We got onto a nice, large, stable inflatable raft with our box lunches and proceeded to munch while Kim, our pilot, guided us away from the dock and upstream towards Lake Mead. The tour usually puts in up near the dam, but there has been some alarm and concern over a particularly large piece of rock (Kim said it was 30×40 feet, 8 feet thick deep) that was threatening to collapse. Apparently the standard procedure is to go ahead and dynamite the thing and get it over with, but since it’s next to the dam…

So we put in at Lee’s Crossing and went upstream.

The cliffs in this section of the river are Navajo sandstone. (The Grand Canyon is limestone.) Sandstone is much softer and easily sculptable by wind as well as water. It’s very easy to start seeing images in the stone.

These looked like a lady’s butt. Your mileage may vary.

As always, scale is difficult in these shots, so if you click on the following photo to get a full-size version, look in the distance for a tiny little pale blue-white dot. It’s along the shoreline, about halfway to the right of center. That’s one of the rafts in our flotilla, about 20 feet long.

We finally stopped off at a point that has ancient petroglyphs and restrooms. Both are marvels: the restrooms are solar-powered composting jobs, and at that point the shade they offered were as much a relief as the facilities. (There are actually seven campsites along the river with these wonders.)

The petroglyphs are from several different periods, and the guide gave an appropriately fuzzy “interp” of what they might be pictures of, mostly antelope and other fauna.  The hurky little figure to the right is most likely a deity of some kind.  You can tell because it’s elevated above the rest.3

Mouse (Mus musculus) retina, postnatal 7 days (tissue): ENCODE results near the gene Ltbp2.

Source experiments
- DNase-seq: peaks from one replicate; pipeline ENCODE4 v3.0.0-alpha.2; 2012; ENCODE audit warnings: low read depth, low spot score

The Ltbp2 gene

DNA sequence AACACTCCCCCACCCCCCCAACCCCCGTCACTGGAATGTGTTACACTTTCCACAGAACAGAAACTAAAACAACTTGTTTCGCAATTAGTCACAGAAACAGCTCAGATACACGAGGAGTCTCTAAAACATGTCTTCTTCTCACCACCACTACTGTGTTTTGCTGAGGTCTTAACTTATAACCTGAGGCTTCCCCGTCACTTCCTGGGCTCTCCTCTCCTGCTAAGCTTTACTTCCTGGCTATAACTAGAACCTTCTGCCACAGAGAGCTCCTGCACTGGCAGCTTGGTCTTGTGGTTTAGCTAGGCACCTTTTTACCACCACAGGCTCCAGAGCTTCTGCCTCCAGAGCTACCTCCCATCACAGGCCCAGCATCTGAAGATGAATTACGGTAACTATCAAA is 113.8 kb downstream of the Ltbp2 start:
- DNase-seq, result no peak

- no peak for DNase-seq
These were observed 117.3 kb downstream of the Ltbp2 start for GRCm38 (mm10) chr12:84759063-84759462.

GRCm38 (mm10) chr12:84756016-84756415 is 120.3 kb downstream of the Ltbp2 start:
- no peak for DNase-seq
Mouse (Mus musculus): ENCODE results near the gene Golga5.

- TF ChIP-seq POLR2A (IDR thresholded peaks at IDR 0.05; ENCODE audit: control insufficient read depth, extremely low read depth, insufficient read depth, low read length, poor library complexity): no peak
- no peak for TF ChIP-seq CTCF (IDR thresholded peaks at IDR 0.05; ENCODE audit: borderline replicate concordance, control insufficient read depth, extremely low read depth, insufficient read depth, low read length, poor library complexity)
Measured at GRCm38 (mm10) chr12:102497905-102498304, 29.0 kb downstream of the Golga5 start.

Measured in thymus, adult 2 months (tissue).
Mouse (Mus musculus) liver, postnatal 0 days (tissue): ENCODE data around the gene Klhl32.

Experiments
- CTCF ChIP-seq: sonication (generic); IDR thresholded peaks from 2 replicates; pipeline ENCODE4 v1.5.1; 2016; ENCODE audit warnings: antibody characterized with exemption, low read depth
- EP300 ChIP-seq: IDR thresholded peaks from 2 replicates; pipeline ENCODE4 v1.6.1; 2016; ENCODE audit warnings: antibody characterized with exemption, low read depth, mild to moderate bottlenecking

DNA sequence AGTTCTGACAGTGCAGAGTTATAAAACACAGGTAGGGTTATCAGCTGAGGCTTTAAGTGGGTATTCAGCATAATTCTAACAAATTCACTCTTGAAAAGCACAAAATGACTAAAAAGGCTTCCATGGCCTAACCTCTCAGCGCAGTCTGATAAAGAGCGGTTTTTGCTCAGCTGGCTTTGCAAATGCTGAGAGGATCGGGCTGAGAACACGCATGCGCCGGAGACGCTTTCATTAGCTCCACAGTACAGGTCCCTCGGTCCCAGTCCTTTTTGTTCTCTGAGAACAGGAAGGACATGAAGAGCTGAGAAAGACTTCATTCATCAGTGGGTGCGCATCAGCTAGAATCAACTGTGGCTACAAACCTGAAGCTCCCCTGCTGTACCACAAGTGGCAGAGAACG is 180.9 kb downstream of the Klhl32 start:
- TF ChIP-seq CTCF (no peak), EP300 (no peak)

The black surface is called “desert varnish” and is a microthin layer of clay and oxides that accrues to certain rocks in certain environments. It coats a great deal of the canyon walls in phantasmagorical patterns, and here the Native Americans scratched through the surface to create the glyphs—for reasons that are absolutely unknown and unknowable.

We went back down the river to Horseshoe Bend, pictured here from above:

The Colorado makes a 270° loop here, much like I-85 South as it splits from I-75. Here Kim cut the engine and we drifted for a while in the silence. There were mallards and herons, and the water was clear enough to see the bottom 30 feet below. (This clarity is due to the dam; previous to its completion in 1963, the Colorado was notoriously muddy. “Too thick to drink and too thin to plow,” was Powell’s assessment. And yes, ecologically that’s a problem.)

At this point, we were all hot, sunburned, and increasingly ready to be done with the adventure. Finally we made it back to the crossing. Like they say at the Canyon, it’s a long way back up.

Despite my fears of a three-hour van ride back to the airport, we were welcomed by the luxurious bus with a charming and informative bus driver, and even an interesting onboard documentary about river runners.

Arriving back in Tusayan, we cleaned ourselves off and went back down to the Best Western for a simple meal of tapas.

—————
1 Officially known as the Scenic Canyon River Adventure Tour
2 “Smaller” is always a relative term in these parts: the walls of the canyon were hundreds of feet tall.
3 It’s always been my opinion that perhaps scholars should consider that these are doodles by bored shepherds, or even by children whose mothers told them to go amuse themselves.